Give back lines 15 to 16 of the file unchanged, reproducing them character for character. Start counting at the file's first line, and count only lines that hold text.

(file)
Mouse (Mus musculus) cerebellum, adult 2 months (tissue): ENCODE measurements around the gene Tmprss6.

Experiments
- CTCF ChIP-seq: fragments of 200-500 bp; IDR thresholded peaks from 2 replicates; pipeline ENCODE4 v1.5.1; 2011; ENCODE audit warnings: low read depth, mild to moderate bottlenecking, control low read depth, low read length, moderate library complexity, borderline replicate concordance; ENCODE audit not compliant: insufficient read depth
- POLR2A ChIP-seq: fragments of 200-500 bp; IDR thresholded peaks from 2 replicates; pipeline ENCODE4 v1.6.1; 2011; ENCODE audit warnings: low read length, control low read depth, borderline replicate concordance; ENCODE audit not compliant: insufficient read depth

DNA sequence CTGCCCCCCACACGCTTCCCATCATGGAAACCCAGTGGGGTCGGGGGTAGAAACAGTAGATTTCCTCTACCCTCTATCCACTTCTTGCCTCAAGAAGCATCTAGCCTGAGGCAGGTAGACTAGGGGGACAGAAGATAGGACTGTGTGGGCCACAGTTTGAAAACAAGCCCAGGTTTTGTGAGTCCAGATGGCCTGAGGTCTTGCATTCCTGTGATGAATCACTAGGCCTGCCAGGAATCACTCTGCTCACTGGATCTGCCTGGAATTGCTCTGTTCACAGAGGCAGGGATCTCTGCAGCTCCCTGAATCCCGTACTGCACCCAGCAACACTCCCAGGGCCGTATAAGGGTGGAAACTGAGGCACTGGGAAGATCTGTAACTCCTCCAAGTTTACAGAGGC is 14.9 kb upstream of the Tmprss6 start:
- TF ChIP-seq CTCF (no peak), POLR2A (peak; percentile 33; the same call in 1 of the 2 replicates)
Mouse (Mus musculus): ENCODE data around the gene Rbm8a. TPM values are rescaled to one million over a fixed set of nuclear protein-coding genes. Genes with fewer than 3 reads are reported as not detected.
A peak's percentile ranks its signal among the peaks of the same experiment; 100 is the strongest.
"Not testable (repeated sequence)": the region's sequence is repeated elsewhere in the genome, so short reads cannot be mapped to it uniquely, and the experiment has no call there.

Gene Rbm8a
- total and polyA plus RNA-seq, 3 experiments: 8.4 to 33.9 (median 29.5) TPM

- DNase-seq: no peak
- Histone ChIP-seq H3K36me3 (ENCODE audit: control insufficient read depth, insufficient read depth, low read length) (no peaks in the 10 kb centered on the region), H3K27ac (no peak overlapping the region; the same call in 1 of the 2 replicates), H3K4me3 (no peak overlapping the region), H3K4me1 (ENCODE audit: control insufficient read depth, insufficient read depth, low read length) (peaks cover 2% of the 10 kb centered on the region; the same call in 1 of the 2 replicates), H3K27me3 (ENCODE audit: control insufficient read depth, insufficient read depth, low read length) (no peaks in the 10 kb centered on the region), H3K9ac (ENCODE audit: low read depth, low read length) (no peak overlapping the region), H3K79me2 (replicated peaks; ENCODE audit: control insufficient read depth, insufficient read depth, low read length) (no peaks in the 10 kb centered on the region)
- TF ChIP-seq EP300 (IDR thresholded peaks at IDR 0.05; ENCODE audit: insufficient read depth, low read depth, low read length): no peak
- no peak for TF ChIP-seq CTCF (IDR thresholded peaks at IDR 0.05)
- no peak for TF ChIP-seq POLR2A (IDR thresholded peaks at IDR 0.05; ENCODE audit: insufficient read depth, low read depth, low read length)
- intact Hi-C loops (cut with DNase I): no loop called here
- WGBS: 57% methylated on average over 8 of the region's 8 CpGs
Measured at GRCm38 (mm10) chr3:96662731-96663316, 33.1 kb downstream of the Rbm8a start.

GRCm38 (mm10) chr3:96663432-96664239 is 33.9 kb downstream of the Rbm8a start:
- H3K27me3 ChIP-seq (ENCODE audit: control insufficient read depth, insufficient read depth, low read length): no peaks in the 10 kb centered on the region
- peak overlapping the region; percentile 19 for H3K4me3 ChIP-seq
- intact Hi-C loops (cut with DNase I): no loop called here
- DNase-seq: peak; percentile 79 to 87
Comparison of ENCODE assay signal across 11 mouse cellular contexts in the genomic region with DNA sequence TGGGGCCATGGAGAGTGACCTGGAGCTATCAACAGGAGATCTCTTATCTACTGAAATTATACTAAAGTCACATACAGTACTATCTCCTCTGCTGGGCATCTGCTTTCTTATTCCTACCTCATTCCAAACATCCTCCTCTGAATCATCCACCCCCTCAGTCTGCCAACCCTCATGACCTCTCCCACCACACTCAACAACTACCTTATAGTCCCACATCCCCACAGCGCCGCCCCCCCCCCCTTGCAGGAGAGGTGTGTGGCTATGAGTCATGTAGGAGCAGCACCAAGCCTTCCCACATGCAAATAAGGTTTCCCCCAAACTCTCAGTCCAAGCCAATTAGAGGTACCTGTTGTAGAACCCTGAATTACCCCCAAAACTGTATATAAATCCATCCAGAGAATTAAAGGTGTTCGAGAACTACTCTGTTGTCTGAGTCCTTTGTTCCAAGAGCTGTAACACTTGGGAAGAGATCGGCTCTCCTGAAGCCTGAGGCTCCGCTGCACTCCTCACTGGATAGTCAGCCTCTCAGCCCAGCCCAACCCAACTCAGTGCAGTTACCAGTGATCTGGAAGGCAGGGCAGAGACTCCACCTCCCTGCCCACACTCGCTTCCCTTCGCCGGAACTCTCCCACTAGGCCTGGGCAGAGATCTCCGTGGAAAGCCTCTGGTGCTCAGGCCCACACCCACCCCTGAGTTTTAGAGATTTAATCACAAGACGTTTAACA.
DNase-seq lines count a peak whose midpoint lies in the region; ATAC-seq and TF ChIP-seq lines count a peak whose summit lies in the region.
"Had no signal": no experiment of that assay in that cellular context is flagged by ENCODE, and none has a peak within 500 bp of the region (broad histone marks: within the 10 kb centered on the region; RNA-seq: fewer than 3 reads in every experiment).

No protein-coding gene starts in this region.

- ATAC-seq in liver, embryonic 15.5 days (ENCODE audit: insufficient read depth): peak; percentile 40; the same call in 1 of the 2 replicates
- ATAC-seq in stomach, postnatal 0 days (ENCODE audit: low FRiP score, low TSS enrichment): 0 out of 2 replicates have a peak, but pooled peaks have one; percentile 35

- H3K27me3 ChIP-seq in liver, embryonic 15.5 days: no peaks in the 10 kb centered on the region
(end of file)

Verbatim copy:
- no peak for TF ChIP-seq CTCF (IDR thresholded peaks at IDR 0.05)
- no peak for TF ChIP-seq POLR2A (IDR thresholded peaks at IDR 0.05; ENCODE audit: insufficient read depth, low read depth, low read length)